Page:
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55 results for Abolitionists:
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Letter, L. C. P. Freer to James B. Abbott
Authors: Freer, L.C.P.
Date: August 7, 1855
L. C. P. Freer of Chicago wrote a scathing commentary of the Kansas Territory free state movement and its supporters to James Abbott, who had solicited subscriptions from him to fund the cause. Freer suggested that the founders of the Emigrant Aid Societies were hypocritical and the free state men were nothing but "cattle" forming only a "little whiff of opposition to the introduction of Slavery into Kanzas." Freer did not appear to be a proslavery supporter, but rather a tough critic who responded cynically to the idealism of the free state cause.

Keywords: Abbott, James Burnett; Abolitionists; Emigrant aid companies; Free Soil Party; Free state activities; Free state cause; Fugitive Slave Law; Pierce administration; Slavery


An Act to Punish Offences Against Slave Property
Authors: Kansas Territory, Legislature
Date: August 14, 1855
This act was passed by the Legislative Assembly of Kansas Territory on August 14, 1855. It was to take effect on September 15, 1855. The Speaker of the House was J. H. Stringfellow and the President of the Council was Thomas Johnson. The act included a death penalty for persons causing or aiding in any "rebellion or insurrection of slaves, free negroes, or mulattoes" in Kansas Territory. Other provisions dealt with "speaking, writing, or printing" that encouraged slaves to rebel or that argued that the right to hold slaves did not exist in Kansas Territory. Several sections of the act contained penalities for encouraging or assisting slaves to escape and one stated that anyone opposed to the holding of slaves cound not serve on a jury.

Keywords: Abolitionists; African Americans; Antislavery; Antislavery movements; Johnson, Thomas; Kansas Territory. Legislature; Kansas Territory. Legislature - Pawnee/Shawnee Mission; Laws; Shawnee Manual Labor School; Slave insurrections; Slavery; Slaves; Stringfellow, John H.


Letter, Robert Allyn to Bro. & Sis. Goodnow [Isaac and Ellen Goodnow]
Authors: Allyn, Robert
Date: October 11, 1855
Robert Allyn wrote from Providence, Rhode Island, to his friends Isaac and Ellen Goodnow in Kansas Territory. Allyn, like Goodnow an educator, updated the couple on the construction of a new local Academy. He also reacted to news he had heard of political conditions in K.T., having found that "the papers are full of dreadful things about you horrid abolitionists in Kanzas", and asking him, "How do you contrive to live under the Missouri laws?" Showing himself to be a staunch Abolitionist as well, Allyn provides his own strong opinions and insights regarding the Kansas troubles. Allyn also advised that "getting up a few. . .free schools" would prompt a great rush of emigration from the Northern States to the Territory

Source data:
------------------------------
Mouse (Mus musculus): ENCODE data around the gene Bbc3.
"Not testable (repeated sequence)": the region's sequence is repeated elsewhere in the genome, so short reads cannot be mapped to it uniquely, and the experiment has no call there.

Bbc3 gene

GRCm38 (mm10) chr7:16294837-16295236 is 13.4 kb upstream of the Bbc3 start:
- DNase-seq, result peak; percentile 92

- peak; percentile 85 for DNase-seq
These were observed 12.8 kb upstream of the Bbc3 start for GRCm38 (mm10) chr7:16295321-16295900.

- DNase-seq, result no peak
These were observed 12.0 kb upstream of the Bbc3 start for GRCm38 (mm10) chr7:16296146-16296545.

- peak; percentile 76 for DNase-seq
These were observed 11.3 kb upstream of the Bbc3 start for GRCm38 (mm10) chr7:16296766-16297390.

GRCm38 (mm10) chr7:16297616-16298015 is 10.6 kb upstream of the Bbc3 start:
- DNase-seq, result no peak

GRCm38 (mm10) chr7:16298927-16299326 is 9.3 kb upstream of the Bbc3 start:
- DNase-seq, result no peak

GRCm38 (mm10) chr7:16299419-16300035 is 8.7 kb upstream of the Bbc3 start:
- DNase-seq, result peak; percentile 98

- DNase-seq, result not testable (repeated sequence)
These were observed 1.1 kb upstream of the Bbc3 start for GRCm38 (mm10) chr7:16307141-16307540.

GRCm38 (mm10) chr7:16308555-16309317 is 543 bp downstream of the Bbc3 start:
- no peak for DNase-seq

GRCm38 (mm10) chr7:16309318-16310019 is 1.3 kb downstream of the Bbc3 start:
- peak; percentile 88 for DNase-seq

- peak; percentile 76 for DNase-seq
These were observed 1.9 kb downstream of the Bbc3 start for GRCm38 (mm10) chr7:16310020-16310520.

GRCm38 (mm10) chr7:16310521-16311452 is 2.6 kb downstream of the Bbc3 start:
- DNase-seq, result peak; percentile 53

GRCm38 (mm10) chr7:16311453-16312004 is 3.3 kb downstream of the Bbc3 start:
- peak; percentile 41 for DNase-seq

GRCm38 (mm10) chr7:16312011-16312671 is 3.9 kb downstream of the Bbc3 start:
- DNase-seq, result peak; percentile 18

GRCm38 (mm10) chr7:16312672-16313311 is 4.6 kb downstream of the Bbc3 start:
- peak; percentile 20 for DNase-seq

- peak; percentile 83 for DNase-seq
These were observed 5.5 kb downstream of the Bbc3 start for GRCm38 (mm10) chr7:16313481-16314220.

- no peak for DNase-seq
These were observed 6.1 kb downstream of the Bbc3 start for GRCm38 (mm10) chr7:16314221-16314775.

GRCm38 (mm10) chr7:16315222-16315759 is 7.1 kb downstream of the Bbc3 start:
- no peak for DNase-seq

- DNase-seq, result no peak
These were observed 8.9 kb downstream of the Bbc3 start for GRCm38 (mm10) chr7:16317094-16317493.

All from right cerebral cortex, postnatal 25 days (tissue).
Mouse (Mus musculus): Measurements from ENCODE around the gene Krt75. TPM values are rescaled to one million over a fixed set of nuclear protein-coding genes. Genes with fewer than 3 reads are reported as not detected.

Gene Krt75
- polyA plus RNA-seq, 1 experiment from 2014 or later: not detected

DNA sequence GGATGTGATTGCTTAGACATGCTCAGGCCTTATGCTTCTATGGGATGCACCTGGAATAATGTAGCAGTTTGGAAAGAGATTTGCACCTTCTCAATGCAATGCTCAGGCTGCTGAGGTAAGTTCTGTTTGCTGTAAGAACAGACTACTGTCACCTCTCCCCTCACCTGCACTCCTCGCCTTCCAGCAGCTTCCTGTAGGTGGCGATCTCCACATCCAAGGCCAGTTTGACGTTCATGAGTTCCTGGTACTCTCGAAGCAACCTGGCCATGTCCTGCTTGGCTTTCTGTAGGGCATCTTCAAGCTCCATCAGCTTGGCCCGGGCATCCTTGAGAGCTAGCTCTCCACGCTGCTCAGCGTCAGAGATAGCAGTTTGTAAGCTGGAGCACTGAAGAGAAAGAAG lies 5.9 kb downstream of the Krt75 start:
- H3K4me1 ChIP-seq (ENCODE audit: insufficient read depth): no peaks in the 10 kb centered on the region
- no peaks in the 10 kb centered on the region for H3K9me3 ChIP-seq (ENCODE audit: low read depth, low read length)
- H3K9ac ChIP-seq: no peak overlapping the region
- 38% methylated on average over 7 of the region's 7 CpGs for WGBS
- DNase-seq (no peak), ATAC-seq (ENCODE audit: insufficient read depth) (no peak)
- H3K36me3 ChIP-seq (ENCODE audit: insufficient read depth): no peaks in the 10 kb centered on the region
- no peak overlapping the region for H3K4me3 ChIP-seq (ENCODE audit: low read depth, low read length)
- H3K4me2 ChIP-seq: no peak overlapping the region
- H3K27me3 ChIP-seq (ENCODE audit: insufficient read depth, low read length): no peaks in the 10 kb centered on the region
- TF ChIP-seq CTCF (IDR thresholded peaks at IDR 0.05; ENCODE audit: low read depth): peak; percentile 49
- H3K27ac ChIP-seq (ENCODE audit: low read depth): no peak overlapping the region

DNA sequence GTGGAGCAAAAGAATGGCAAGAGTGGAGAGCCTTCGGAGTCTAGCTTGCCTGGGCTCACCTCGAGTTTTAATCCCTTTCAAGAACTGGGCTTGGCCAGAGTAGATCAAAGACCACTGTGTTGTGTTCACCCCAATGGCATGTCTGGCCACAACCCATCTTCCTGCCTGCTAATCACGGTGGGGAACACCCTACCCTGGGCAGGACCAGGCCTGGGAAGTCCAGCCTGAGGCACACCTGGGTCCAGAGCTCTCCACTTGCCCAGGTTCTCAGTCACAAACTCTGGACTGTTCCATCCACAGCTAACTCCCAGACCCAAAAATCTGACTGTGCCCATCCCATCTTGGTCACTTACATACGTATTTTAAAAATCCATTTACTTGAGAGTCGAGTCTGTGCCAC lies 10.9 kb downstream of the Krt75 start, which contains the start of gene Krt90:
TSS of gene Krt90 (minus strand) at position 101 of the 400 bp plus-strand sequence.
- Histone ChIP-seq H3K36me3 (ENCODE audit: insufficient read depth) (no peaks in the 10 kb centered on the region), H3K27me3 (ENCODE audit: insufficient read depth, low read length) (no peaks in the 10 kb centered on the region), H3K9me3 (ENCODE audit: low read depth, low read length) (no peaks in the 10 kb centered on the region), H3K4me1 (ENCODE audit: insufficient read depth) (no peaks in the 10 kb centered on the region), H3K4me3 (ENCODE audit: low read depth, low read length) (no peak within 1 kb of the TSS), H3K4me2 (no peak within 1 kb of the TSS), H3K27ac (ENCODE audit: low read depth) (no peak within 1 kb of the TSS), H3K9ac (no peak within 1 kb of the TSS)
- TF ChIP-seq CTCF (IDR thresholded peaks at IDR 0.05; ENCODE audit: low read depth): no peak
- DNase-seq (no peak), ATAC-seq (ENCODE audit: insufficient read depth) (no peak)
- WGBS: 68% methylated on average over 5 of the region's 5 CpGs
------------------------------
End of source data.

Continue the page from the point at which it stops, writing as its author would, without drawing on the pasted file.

Keywords: Abolitionists; Allyn, Robert; Antislavery; Education; Free state supporters; Goodnow, Isaac T., 1814-1894; Missourians; National politics; Newspapers; Pierce administration


Letter, Hiram Hill to Dear Brother
Authors: Hill, Hiram
Date: December 7, 1855
Hiram Hill, a resident of Williamsburgh, Massachusetts en route to Kansas City and ultimately to Lawrence, Kansas Territory, wrote from Richmond, Missouri to his brother. He relayed the murder of an unnamed free state man (likely Charles W. Dow), the gathering of 1,100 free state and 800 proslavery men at Lawrence, and other Wakarusa War events. Hill, a free state supporter, felt that the information he received from Missourians was inaccurate or exaggerated. He doubted reports that 60 proslavery men had been killed at Lawrence, or of abolitionists driving proslavery settlers from their homes. Hill reported the arrests of free state men including Judge Johnson and General Pomeroy, who he heard had escaped.

Keywords: Abolitionists; Cannons; Dow, Charles W.; Free state perspective; Health; Hill, Hiram; Lawrence, Kansas Territory; Missourians; Pomeroy, S. C. (Samuel Clarke), 1816-1891; Proslavery perspective; Sharps rifles; Violence; Wakarusa War, November-December 1855


Letter, John Brown to Dear Wife [Mary Brown] & Children every one
Authors: Brown, John , 1800-1859
Date: December 16, 1855
Soon after his return from Lawrence, where he and other volunteers had successfully defended that place, John Brown wrote from Osawatomie to give his family "a brief account of the invasion," the so-called Wakarusa War. As it turned out, Brown provided some interesting details about their preparations and arrival in the besieged city and the negotiations that were ongoing when the Browns came on the scene. The Free State leaders, according to Brown, skillfully accomplished and signed an agreement with Governor Shannon that was "much to their own liking."

Keywords: Abolitionists; Barber, Thomas W.; Bogus legislature; Brown, John, 1800-1859; Brown, Mary Ann Day, 1816-1884; Coleman, Franklin M.; Dow, Charles W.; Free state cause; Free state militia; Jones, Samuel J. (Sheriff); Lawrence, Kansas Territory; Missourians; Pomeroy, S. C. (Samuel Clarke), 1816-1891; Proslavery supporters; Shannon, Wilson, 1802-1877; Sharps rifles; Wakarusa War, November-December 1855


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